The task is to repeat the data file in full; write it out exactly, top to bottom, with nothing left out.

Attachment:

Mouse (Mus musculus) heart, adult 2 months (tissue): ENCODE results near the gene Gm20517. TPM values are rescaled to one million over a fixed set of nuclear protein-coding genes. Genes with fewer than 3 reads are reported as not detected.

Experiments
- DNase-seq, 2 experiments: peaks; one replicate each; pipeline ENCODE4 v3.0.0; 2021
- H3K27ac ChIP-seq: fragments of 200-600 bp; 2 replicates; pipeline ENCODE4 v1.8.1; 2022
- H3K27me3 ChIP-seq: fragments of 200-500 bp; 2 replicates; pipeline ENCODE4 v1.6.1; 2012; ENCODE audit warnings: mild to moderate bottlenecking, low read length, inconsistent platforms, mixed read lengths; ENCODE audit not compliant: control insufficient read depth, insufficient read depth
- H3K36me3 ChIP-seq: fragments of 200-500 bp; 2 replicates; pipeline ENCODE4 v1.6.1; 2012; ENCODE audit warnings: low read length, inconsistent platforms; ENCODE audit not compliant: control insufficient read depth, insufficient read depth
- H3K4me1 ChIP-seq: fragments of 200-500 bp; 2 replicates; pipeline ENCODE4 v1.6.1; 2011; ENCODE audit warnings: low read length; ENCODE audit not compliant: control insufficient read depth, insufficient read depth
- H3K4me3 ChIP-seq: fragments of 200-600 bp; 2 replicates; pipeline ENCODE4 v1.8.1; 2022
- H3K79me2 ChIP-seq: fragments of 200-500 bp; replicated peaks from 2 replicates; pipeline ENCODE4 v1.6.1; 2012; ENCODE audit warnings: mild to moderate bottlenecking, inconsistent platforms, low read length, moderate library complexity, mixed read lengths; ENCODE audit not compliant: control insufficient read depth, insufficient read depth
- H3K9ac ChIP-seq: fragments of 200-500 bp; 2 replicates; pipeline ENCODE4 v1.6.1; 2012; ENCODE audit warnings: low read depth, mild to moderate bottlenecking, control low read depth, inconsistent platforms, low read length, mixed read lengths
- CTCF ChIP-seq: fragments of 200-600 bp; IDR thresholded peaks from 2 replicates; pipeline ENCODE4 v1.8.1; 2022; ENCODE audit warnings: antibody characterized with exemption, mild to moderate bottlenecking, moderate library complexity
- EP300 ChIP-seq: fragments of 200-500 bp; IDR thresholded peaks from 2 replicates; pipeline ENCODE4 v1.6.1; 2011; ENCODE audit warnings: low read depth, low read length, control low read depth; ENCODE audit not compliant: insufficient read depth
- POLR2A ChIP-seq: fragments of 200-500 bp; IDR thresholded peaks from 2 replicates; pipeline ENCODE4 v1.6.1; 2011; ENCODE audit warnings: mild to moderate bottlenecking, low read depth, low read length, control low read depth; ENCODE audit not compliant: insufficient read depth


Mouse (Mus musculus) heart, adult 2 months (tissue): ENCODE results near the gene Gm20517. TPM values are rescaled to one million over a fixed set of nuclear protein-coding genes. Genes with fewer than 3 reads are reported as not detected.

Experiments
- DNase-seq, 2 experiments: peaks; one replicate each; pipeline ENCODE4 v3.0.0; 2021
- H3K27ac ChIP-seq: fragments of 200-600 bp; 2 replicates; pipeline ENCODE4 v1.8.1; 2022
- H3K27me3 ChIP-seq: fragments of 200-500 bp; 2 replicates; pipeline ENCODE4 v1.6.1; 2012; ENCODE audit warnings: mild to moderate bottlenecking, low read length, inconsistent platforms, mixed read lengths; ENCODE audit not compliant: control insufficient read depth, insufficient read depth
- H3K36me3 ChIP-seq: fragments of 200-500 bp; 2 replicates; pipeline ENCODE4 v1.6.1; 2012; ENCODE audit warnings: low read length, inconsistent platforms; ENCODE audit not compliant: control insufficient read depth, insufficient read depth
- H3K4me1 ChIP-seq: fragments of 200-500 bp; 2 replicates; pipeline ENCODE4 v1.6.1; 2011; ENCODE audit warnings: low read length; ENCODE audit not compliant: control insufficient read depth, insufficient read depth
- H3K4me3 ChIP-seq: fragments of 200-600 bp; 2 replicates; pipeline ENCODE4 v1.8.1; 2022
- H3K79me2 ChIP-seq: fragments of 200-500 bp; replicated peaks from 2 replicates; pipeline ENCODE4 v1.6.1; 2012; ENCODE audit warnings: mild to moderate bottlenecking, inconsistent platforms, low read length, moderate library complexity, mixed read lengths; ENCODE audit not compliant: control insufficient read depth, insufficient read depth
- H3K9ac ChIP-seq: fragments of 200-500 bp; 2 replicates; pipeline ENCODE4 v1.6.1; 2012; ENCODE audit warnings: low read depth, mild to moderate bottlenecking, control low read depth, inconsistent platforms, low read length, mixed read lengths
- CTCF ChIP-seq: fragments of 200-600 bp; IDR thresholded peaks from 2 replicates; pipeline ENCODE4 v1.8.1; 2022; ENCODE audit warnings: antibody characterized with exemption, mild to moderate bottlenecking, moderate library complexity
- EP300 ChIP-seq: fragments of 200-500 bp; IDR thresholded peaks from 2 replicates; pipeline ENCODE4 v1.6.1; 2011; ENCODE audit warnings: low read depth, low read length, control low read depth; ENCODE audit not compliant: insufficient read depth
- POLR2A ChIP-seq: fragments of 200-500 bp; IDR thresholded peaks from 2 replicates; pipeline ENCODE4 v1.6.1; 2011; ENCODE audit warnings: mild to moderate bottlenecking, low read depth, low read length, control low read depth; ENCODE audit not compliant: insufficient read depth